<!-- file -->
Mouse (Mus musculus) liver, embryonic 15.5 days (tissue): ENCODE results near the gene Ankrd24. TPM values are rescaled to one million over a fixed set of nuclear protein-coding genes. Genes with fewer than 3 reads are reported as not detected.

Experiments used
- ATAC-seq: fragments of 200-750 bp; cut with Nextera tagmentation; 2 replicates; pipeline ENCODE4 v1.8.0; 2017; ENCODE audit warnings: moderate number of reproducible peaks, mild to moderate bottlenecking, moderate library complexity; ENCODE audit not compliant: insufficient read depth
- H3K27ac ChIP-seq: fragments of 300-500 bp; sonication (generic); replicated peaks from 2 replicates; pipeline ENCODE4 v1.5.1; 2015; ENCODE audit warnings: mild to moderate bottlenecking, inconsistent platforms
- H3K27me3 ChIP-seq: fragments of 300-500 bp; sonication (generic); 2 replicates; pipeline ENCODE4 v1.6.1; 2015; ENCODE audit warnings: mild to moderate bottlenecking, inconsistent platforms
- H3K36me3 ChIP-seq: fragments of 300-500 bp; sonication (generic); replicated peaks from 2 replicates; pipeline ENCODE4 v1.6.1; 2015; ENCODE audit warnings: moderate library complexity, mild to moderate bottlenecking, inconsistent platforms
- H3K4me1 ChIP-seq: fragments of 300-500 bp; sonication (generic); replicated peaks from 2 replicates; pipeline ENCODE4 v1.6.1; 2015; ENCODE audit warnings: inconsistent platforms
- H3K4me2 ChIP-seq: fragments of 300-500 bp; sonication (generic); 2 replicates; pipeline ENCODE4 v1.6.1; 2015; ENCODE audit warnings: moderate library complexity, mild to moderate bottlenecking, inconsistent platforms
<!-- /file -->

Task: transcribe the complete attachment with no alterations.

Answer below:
Mouse (Mus musculus) liver, embryonic 15.5 days (tissue): ENCODE results near the gene Ankrd24. TPM values are rescaled to one million over a fixed set of nuclear protein-coding genes. Genes with fewer than 3 reads are reported as not detected.

Experiments used
- ATAC-seq: fragments of 200-750 bp; cut with Nextera tagmentation; 2 replicates; pipeline ENCODE4 v1.8.0; 2017; ENCODE audit warnings: moderate number of reproducible peaks, mild to moderate bottlenecking, moderate library complexity; ENCODE audit not compliant: insufficient read depth
- H3K27ac ChIP-seq: fragments of 300-500 bp; sonication (generic); replicated peaks from 2 replicates; pipeline ENCODE4 v1.5.1; 2015; ENCODE audit warnings: mild to moderate bottlenecking, inconsistent platforms
- H3K27me3 ChIP-seq: fragments of 300-500 bp; sonication (generic); 2 replicates; pipeline ENCODE4 v1.6.1; 2015; ENCODE audit warnings: mild to moderate bottlenecking, inconsistent platforms
- H3K36me3 ChIP-seq: fragments of 300-500 bp; sonication (generic); replicated peaks from 2 replicates; pipeline ENCODE4 v1.6.1; 2015; ENCODE audit warnings: moderate library complexity, mild to moderate bottlenecking, inconsistent platforms
- H3K4me1 ChIP-seq: fragments of 300-500 bp; sonication (generic); replicated peaks from 2 replicates; pipeline ENCODE4 v1.6.1; 2015; ENCODE audit warnings: inconsistent platforms
- H3K4me2 ChIP-seq: fragments of 300-500 bp; sonication (generic); 2 replicates; pipeline ENCODE4 v1.6.1; 2015; ENCODE audit warnings: moderate library complexity, mild to moderate bottlenecking, inconsistent platforms